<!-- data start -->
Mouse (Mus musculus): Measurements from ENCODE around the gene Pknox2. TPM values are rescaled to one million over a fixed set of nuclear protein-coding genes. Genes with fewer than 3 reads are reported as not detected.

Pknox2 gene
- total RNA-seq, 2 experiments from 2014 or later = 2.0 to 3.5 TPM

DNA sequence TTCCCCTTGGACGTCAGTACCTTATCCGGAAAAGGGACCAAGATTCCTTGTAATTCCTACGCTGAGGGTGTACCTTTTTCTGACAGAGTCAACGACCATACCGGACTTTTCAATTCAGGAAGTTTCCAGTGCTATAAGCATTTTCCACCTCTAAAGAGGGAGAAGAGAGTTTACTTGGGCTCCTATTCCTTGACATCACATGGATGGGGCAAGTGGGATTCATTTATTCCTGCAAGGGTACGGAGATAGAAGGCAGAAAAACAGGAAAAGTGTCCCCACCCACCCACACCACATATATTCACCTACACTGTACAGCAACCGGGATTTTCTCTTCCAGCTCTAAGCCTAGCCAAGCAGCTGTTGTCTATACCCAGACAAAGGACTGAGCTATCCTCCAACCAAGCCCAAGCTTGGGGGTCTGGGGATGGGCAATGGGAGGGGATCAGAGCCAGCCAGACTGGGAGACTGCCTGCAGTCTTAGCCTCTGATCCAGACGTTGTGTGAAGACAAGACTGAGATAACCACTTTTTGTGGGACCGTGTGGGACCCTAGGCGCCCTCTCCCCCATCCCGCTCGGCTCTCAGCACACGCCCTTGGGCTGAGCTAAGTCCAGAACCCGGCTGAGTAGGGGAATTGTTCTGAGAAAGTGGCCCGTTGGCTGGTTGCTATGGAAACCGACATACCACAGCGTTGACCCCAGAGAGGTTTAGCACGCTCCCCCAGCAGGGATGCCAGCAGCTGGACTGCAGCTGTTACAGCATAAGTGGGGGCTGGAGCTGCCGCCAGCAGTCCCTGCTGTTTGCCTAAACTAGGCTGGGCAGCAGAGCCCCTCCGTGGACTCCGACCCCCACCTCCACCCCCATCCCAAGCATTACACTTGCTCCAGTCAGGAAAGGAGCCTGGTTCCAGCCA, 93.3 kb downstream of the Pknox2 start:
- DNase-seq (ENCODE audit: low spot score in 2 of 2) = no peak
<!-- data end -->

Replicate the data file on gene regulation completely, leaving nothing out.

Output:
Mouse (Mus musculus): Measurements from ENCODE around the gene Pknox2. TPM values are rescaled to one million over a fixed set of nuclear protein-coding genes. Genes with fewer than 3 reads are reported as not detected.

Pknox2 gene
- total RNA-seq, 2 experiments from 2014 or later = 2.0 to 3.5 TPM

DNA sequence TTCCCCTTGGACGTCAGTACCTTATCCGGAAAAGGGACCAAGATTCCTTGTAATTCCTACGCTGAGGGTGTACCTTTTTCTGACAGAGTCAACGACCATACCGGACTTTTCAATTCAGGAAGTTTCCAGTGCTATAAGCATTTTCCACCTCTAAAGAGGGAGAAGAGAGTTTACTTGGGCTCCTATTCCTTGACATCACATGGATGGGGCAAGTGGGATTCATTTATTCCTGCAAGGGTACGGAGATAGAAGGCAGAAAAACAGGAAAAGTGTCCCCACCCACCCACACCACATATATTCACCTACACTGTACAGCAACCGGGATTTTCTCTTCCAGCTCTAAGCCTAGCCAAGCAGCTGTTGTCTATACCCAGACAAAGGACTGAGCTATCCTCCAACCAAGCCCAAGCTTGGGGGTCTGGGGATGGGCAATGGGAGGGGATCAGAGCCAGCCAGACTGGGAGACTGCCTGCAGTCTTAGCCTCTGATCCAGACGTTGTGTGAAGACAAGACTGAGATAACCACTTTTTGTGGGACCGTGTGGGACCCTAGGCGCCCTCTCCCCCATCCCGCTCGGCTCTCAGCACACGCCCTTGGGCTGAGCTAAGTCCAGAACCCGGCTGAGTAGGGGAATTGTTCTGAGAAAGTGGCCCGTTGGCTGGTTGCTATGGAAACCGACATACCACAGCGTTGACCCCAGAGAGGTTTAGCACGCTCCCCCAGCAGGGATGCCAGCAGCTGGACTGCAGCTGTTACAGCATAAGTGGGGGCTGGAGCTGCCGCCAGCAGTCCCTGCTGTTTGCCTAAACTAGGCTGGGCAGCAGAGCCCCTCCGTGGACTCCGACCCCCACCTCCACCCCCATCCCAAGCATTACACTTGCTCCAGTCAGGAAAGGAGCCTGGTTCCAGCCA, 93.3 kb downstream of the Pknox2 start:
- DNase-seq (ENCODE audit: low spot score in 2 of 2) = no peak